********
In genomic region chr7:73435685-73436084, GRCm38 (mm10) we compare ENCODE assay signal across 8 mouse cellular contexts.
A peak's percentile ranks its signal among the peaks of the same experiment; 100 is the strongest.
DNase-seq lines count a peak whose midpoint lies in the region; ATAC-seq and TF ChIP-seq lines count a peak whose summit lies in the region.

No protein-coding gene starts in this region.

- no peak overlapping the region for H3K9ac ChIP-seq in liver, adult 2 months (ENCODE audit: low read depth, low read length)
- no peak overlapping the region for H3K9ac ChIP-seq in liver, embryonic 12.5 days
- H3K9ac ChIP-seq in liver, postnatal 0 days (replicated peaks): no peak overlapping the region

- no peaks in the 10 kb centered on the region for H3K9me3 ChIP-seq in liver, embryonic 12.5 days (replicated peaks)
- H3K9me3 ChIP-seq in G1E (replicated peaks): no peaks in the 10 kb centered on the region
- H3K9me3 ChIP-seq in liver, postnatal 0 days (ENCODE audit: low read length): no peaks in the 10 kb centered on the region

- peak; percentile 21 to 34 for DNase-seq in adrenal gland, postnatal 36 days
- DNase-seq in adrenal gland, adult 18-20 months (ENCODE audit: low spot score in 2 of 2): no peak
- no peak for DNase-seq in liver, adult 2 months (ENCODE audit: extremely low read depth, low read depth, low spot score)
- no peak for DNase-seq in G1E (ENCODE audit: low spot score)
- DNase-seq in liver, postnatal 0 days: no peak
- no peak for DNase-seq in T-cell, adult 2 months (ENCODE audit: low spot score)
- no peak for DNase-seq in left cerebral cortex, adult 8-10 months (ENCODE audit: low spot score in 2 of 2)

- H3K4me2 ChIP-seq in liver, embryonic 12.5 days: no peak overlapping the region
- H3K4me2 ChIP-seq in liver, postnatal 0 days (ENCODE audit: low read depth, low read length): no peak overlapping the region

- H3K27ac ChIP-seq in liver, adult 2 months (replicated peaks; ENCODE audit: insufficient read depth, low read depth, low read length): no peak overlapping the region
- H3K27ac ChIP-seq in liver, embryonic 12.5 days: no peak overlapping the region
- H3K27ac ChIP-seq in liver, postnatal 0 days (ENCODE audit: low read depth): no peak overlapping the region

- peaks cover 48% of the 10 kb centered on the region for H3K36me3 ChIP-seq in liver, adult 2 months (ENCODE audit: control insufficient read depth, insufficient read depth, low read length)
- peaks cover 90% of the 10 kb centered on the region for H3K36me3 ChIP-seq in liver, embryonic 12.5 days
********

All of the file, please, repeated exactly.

In genomic region chr7:73435685-73436084, GRCm38 (mm10) we compare ENCODE assay signal across 8 mouse cellular contexts.
A peak's percentile ranks its signal among the peaks of the same experiment; 100 is the strongest.
DNase-seq lines count a peak whose midpoint lies in the region; ATAC-seq and TF ChIP-seq lines count a peak whose summit lies in the region.

No protein-coding gene starts in this region.

- no peak overlapping the region for H3K9ac ChIP-seq in liver, adult 2 months (ENCODE audit: low read depth, low read length)
- no peak overlapping the region for H3K9ac ChIP-seq in liver, embryonic 12.5 days
- H3K9ac ChIP-seq in liver, postnatal 0 days (replicated peaks): no peak overlapping the region

- no peaks in the 10 kb centered on the region for H3K9me3 ChIP-seq in liver, embryonic 12.5 days (replicated peaks)
- H3K9me3 ChIP-seq in G1E (replicated peaks): no peaks in the 10 kb centered on the region
- H3K9me3 ChIP-seq in liver, postnatal 0 days (ENCODE audit: low read length): no peaks in the 10 kb centered on the region

- peak; percentile 21 to 34 for DNase-seq in adrenal gland, postnatal 36 days
- DNase-seq in adrenal gland, adult 18-20 months (ENCODE audit: low spot score in 2 of 2): no peak
- no peak for DNase-seq in liver, adult 2 months (ENCODE audit: extremely low read depth, low read depth, low spot score)
- no peak for DNase-seq in G1E (ENCODE audit: low spot score)
- DNase-seq in liver, postnatal 0 days: no peak
- no peak for DNase-seq in T-cell, adult 2 months (ENCODE audit: low spot score)
- no peak for DNase-seq in left cerebral cortex, adult 8-10 months (ENCODE audit: low spot score in 2 of 2)

- H3K4me2 ChIP-seq in liver, embryonic 12.5 days: no peak overlapping the region
- H3K4me2 ChIP-seq in liver, postnatal 0 days (ENCODE audit: low read depth, low read length): no peak overlapping the region

- H3K27ac ChIP-seq in liver, adult 2 months (replicated peaks; ENCODE audit: insufficient read depth, low read depth, low read length): no peak overlapping the region
- H3K27ac ChIP-seq in liver, embryonic 12.5 days: no peak overlapping the region
- H3K27ac ChIP-seq in liver, postnatal 0 days (ENCODE audit: low read depth): no peak overlapping the region

- peaks cover 48% of the 10 kb centered on the region for H3K36me3 ChIP-seq in liver, adult 2 months (ENCODE audit: control insufficient read depth, insufficient read depth, low read length)
- peaks cover 90% of the 10 kb centered on the region for H3K36me3 ChIP-seq in liver, embryonic 12.5 days